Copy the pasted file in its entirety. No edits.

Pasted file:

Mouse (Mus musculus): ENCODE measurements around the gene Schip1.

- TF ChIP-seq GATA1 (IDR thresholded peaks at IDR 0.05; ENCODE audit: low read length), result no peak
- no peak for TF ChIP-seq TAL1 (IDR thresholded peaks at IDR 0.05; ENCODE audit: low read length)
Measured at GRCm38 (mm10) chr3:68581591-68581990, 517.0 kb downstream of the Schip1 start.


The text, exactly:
Mouse (Mus musculus): ENCODE measurements around the gene Schip1.

- TF ChIP-seq GATA1 (IDR thresholded peaks at IDR 0.05; ENCODE audit: low read length), result no peak
- no peak for TF ChIP-seq TAL1 (IDR thresholded peaks at IDR 0.05; ENCODE audit: low read length)
Measured at GRCm38 (mm10) chr3:68581591-68581990, 517.0 kb downstream of the Schip1 start.